Visiting Nepal was a dream come true for Mr Andy Sim, 42, who loves it for its natural beauty and rich Buddhist culture.
But to make his trip an experience of a lifetime, the corporate communications executive went one step further. Instead of simply going on a vacation to Nepal, he decided to volunteer.
In 2011, he paid about $1,500 to spend about a week at the Pema Choling monastery near Lukla to teach English to Buddhist monks aged between five and 12. The experience, he said, was life-changing.
Mr Sim is among a growing group of "voluntourists" here, people who seek to fulfil their wanderlust charitably.
The number of people who go out of Singapore to volunteer has more than doubled from 300 in 2011 to 750 last year, said the Singapore International Foundation, which runs a programme that sends volunteers to countries such as Indonesia and Myanmar.
Its director of international volunteerism, Ms Margaret Thevarakom, said: "We believe Singaporeans are keen to make a difference."
At least two major local travel agencies said they too have seen more demand for trips with charitable elements, such as tours with one or two days of volunteering at orphanages or schools.
Chan Brothers Travel spokesman Jeremiah Wong said it started such tours in 2007, and now "organises more of these on an ad hoc basis". The tours have been "very well received", he said, citing how a a cruise tour in China involving tree-planting and school visitations had 200 participants back in November 2011.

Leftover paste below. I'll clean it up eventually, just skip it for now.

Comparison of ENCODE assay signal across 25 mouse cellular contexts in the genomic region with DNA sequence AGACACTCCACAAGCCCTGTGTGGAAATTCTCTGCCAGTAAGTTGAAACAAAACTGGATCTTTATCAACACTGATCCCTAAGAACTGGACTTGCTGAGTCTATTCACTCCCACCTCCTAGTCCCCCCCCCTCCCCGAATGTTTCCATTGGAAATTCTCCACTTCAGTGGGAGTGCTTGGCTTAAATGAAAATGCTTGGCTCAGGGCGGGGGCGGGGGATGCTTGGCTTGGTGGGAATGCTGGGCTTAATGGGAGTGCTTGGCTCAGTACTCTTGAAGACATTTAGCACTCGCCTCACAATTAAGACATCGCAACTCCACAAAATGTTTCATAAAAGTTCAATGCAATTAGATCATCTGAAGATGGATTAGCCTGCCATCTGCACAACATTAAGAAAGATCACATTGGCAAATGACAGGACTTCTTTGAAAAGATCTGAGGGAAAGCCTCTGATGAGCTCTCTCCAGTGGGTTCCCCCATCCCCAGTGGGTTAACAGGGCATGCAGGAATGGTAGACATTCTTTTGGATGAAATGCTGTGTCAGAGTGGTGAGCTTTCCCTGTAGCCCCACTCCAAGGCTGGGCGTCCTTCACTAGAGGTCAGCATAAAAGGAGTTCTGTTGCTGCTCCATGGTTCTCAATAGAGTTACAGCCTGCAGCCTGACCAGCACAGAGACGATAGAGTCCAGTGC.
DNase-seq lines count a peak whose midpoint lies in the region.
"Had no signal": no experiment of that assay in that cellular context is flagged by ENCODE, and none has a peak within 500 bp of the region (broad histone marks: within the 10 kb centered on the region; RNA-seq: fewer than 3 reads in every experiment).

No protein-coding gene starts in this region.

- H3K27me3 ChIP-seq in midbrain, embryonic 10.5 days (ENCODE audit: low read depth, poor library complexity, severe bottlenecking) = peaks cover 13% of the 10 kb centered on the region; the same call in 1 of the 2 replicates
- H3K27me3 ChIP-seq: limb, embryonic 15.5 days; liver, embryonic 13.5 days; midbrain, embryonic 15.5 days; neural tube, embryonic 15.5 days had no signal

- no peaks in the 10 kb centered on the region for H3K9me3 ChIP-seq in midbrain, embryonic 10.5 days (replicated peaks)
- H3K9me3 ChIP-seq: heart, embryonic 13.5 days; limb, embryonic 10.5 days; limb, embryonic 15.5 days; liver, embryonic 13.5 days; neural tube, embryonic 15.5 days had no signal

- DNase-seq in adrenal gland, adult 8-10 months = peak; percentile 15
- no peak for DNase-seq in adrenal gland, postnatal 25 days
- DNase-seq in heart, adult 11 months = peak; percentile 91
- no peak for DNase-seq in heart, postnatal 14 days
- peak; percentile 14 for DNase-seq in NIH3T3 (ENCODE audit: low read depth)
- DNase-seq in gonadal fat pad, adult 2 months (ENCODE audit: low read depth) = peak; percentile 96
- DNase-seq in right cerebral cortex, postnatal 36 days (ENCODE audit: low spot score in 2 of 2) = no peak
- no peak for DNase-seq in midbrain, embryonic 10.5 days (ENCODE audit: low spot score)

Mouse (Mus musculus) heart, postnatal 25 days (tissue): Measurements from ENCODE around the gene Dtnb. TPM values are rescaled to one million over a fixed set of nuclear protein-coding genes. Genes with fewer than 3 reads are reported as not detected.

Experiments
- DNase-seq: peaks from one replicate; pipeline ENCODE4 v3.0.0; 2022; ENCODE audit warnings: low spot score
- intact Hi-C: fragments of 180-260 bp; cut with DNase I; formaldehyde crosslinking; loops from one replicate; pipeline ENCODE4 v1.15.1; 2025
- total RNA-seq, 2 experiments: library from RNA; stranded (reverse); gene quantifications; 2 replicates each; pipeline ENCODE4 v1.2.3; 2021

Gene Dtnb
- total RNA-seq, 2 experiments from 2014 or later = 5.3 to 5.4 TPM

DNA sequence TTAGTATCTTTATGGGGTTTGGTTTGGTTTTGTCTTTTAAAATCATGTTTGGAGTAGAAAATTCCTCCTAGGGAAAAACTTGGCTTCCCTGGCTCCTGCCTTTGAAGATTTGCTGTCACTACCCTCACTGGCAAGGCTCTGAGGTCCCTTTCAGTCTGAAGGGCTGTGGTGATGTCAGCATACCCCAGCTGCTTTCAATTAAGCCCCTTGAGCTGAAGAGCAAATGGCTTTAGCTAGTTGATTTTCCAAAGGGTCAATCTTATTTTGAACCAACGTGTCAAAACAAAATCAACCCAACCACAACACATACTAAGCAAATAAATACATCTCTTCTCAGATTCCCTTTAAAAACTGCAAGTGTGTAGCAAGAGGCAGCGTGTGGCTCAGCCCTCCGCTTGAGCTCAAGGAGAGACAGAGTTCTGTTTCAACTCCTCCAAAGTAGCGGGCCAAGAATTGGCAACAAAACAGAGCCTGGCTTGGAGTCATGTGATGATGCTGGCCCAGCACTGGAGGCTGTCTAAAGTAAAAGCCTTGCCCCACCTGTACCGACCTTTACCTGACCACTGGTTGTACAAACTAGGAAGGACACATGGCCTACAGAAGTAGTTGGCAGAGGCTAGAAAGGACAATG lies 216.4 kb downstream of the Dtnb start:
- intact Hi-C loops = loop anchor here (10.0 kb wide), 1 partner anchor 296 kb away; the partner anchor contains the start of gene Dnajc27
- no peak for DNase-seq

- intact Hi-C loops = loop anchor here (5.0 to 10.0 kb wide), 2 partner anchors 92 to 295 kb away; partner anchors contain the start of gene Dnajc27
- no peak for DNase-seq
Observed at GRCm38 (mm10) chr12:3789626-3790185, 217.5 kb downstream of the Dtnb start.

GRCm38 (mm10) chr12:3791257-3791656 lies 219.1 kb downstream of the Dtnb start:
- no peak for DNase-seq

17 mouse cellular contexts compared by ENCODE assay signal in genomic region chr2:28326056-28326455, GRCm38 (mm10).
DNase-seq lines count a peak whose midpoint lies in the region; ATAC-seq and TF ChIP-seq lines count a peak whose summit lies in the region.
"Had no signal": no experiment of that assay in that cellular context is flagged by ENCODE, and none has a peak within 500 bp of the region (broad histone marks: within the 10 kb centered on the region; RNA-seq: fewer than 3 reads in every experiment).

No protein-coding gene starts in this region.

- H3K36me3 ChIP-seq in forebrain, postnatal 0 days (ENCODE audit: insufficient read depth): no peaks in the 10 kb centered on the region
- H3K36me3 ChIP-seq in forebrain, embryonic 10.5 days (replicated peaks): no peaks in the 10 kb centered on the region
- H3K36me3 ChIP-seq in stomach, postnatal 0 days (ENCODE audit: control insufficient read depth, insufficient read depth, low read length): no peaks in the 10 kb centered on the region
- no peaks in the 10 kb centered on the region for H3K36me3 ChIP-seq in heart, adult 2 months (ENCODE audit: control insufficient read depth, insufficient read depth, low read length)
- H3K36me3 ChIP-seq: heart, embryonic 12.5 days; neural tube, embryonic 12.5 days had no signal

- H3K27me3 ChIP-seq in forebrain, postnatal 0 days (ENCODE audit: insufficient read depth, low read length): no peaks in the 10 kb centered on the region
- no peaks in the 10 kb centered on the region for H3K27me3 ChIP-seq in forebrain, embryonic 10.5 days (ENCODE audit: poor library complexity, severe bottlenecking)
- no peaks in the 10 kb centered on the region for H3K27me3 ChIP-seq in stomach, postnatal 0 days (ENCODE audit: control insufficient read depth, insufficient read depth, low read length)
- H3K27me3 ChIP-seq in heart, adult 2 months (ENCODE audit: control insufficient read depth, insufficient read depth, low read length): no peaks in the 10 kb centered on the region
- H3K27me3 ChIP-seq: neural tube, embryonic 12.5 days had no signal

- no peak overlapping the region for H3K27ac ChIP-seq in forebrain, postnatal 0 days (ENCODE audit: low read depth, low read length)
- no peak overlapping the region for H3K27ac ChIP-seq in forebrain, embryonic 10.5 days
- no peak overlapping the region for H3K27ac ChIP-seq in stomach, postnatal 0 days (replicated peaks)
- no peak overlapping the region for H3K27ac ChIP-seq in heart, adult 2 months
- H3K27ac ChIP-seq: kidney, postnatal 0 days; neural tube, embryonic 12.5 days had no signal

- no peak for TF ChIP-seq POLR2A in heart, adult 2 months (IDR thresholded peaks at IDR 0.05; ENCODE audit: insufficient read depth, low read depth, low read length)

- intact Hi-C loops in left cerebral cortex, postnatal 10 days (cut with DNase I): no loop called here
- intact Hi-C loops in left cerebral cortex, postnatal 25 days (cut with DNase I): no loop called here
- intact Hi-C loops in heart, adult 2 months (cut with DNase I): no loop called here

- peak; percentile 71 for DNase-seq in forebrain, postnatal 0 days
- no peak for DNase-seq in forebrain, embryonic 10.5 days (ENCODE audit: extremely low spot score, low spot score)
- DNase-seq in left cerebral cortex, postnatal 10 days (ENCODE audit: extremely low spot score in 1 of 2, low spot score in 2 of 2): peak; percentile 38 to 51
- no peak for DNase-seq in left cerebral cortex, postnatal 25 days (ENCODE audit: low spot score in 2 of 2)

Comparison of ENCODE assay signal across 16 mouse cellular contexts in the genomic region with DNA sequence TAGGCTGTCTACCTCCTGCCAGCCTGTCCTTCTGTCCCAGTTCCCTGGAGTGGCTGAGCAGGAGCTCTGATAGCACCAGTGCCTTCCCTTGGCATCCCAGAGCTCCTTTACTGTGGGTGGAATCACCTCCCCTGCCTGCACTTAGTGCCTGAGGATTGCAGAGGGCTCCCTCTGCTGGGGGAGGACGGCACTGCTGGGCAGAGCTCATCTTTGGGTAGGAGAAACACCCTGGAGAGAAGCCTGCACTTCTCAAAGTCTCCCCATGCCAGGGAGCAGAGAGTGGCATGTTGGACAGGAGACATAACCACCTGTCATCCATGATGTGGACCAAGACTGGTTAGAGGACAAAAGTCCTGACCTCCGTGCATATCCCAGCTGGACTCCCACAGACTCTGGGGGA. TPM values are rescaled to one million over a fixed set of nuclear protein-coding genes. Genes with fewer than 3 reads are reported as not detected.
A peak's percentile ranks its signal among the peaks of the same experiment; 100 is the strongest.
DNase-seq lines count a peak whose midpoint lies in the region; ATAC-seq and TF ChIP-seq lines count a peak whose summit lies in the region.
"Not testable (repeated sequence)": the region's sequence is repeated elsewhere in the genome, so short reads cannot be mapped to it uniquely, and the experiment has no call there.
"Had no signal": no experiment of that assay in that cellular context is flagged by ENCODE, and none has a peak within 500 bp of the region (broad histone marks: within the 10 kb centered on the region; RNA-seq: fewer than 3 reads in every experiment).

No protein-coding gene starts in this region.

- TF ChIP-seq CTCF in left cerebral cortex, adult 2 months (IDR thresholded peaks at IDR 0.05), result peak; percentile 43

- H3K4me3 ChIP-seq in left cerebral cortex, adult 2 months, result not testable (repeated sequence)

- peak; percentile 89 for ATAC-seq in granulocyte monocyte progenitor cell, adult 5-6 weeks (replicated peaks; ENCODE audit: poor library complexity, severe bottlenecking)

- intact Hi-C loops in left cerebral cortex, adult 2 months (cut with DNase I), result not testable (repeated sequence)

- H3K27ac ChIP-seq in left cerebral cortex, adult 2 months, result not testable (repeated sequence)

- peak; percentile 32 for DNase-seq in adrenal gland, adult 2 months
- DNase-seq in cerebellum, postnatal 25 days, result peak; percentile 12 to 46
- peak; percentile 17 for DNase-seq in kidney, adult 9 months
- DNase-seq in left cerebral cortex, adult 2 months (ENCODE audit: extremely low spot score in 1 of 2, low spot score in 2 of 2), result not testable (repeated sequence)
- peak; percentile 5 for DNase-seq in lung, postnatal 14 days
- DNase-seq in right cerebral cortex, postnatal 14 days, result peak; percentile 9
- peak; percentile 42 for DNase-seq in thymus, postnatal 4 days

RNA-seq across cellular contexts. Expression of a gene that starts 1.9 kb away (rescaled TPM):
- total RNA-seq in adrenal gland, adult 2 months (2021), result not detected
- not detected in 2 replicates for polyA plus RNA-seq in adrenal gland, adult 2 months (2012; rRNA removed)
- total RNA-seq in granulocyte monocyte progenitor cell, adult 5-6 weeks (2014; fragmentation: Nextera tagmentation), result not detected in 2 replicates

The trend could be due to Singaporeans "getting more attuned to the happenings around the world and increasingly aspiring to do more in giving back", he said.
Mr James Teo, 50, managing director of a distribution firm, said the tours allow travellers to sightsee and contribute to society without breaking the bank.
He paid about $1,000 for a five-day trip to help villagers in Cambodia next month. "There's not much of a price difference."
Such tours, added Mr Wong, are not priced significantly higher to ensure that "anyone who has the intention to volunteer... will not be deterred by the cost".
Dynasty Travel's director of marketing communications Alicia Seah said adding a volunteer programme to a tour itinerary could be free or cost as little as $20.
But cost also varies according to the type of activity, she said. For instance, programmes involving bazaar sales could cost more due to venue and facilities.
Besides teaching kids or painting schools, tourists on "voluntours" can do things such as play games with children at orphanages, or plant trees, added Ms Seah.
The number of people who sign up for these tours at Dynasty Travel has grown steadily at about 20 per cent every year since they were started three years ago.
Ms Seah said that this was largely fuelled by firms which include volunteer work in corporate trips.
Ms Samantha Chen, 25, for example, will be going to Bangkok with her pharmaceutical company to help schoolchildren next month.
Said the human resources executive: "When we help with painting and cleaning up the school, it helps with team building and also improves the environment for the children there."